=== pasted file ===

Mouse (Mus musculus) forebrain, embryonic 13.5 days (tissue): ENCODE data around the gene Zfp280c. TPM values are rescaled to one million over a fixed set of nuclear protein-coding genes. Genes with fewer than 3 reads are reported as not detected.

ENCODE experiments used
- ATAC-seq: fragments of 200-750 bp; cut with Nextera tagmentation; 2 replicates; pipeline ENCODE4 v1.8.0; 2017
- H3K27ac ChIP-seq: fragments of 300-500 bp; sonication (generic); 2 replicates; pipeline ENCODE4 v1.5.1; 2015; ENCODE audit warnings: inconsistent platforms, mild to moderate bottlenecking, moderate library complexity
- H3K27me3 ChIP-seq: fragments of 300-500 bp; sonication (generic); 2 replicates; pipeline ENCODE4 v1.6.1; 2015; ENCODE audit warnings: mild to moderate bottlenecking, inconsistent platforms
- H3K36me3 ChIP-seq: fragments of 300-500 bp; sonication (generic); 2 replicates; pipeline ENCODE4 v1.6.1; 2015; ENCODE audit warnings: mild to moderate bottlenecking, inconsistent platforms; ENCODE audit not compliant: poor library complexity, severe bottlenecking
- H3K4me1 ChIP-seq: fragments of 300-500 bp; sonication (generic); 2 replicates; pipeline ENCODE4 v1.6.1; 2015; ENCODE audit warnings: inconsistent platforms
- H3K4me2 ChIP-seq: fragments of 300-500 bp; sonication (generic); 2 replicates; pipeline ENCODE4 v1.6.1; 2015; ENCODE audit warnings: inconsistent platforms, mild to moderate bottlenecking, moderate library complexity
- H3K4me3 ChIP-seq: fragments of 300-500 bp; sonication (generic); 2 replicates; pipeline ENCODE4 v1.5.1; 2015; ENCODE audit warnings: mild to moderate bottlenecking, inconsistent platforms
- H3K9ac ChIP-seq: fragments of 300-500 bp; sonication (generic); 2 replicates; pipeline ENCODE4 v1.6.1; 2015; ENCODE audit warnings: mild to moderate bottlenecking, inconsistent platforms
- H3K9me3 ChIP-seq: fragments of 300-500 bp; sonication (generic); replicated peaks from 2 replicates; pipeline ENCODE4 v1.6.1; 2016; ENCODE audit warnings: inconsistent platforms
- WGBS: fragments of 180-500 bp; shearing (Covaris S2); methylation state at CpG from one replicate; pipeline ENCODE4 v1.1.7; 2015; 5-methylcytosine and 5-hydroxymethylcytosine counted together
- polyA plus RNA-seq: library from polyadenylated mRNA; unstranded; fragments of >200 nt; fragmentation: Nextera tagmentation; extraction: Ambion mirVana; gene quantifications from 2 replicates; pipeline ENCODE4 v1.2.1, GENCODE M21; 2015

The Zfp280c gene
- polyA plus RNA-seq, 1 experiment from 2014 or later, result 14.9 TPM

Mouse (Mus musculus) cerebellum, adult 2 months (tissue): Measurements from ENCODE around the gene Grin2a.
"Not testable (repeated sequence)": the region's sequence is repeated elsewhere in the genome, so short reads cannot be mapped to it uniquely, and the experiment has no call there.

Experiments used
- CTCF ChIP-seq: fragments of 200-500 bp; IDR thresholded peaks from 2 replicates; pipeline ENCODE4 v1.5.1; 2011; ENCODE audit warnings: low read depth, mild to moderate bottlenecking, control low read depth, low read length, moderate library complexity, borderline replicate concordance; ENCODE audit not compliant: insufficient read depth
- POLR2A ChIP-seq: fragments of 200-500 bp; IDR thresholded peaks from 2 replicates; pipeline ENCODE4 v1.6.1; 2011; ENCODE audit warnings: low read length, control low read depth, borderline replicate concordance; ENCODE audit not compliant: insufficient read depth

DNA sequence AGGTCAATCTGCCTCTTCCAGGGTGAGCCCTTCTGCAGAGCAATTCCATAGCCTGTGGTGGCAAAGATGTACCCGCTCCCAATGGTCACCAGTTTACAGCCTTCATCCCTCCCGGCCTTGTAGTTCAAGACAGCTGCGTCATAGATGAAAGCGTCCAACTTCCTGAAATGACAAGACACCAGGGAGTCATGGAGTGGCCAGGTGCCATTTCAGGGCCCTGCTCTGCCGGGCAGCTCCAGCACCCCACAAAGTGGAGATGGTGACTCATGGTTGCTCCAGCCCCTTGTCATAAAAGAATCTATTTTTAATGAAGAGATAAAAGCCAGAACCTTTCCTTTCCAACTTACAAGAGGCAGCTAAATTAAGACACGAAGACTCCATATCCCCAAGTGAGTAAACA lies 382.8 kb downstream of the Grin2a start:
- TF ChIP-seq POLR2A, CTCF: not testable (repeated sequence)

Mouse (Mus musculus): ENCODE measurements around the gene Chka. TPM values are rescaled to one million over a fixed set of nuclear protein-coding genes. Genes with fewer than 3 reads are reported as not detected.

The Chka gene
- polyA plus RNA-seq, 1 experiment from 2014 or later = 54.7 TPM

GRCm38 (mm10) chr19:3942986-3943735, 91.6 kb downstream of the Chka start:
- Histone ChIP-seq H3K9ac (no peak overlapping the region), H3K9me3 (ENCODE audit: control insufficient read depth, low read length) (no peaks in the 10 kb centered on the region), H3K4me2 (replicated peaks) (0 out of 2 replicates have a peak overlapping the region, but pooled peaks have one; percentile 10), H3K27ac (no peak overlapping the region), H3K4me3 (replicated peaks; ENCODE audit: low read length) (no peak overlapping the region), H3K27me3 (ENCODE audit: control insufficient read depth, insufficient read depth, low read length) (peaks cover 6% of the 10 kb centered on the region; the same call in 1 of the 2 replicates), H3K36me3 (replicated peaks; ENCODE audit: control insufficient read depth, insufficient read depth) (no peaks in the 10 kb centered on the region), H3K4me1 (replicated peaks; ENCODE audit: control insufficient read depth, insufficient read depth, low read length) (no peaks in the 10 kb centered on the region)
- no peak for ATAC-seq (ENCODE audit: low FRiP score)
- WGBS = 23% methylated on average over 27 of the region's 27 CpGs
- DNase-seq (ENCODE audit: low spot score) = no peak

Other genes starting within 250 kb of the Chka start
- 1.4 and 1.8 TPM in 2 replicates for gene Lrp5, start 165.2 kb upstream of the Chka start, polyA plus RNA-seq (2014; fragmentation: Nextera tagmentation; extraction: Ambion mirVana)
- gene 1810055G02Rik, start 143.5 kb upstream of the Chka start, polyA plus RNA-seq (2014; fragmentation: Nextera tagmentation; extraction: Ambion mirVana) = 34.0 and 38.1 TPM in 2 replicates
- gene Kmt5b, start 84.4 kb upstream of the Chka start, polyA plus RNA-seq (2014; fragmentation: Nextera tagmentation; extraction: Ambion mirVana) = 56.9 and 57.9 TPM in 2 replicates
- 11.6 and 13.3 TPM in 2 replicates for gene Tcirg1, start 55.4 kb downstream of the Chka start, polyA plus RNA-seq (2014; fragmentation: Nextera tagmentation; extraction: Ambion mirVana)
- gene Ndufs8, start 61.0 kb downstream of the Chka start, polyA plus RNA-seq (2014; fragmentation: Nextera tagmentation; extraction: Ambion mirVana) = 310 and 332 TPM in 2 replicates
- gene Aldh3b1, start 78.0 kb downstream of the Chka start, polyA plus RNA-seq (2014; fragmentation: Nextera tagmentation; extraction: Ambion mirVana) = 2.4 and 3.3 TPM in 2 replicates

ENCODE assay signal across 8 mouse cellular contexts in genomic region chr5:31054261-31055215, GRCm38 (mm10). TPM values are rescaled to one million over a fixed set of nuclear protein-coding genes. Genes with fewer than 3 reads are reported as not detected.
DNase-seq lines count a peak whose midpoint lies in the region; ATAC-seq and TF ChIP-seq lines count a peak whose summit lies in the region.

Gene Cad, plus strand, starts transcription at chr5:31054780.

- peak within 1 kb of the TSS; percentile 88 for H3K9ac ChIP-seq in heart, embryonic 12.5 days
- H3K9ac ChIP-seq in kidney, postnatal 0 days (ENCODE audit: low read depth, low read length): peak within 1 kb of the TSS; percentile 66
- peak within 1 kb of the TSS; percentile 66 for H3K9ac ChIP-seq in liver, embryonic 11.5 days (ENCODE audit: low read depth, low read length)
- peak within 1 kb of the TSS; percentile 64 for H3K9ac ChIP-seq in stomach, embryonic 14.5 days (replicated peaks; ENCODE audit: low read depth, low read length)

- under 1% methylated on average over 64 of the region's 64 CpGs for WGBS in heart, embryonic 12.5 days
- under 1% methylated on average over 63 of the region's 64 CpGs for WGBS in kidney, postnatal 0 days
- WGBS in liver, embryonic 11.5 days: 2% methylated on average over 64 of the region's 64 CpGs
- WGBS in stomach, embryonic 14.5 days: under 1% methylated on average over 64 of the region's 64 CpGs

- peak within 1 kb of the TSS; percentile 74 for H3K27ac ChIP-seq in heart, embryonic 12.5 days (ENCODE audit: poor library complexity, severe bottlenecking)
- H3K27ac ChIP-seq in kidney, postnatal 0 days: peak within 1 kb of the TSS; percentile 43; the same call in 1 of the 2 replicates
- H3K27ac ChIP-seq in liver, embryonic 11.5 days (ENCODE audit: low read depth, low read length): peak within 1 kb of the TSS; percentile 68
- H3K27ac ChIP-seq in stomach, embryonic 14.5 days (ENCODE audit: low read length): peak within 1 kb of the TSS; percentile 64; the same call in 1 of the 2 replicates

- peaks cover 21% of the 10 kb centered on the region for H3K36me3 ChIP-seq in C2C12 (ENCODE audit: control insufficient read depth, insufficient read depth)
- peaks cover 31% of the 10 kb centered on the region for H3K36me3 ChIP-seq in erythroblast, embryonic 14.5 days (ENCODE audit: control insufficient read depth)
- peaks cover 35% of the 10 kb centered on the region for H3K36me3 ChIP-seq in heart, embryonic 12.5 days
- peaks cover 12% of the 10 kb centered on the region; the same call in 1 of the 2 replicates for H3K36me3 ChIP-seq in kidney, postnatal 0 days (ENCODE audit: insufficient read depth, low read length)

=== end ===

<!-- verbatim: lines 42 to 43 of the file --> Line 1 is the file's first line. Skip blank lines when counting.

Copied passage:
- H3K9ac ChIP-seq in kidney, postnatal 0 days (ENCODE audit: low read depth, low read length): peak within 1 kb of the TSS; percentile 66
- peak within 1 kb of the TSS; percentile 66 for H3K9ac ChIP-seq in liver, embryonic 11.5 days (ENCODE audit: low read depth, low read length)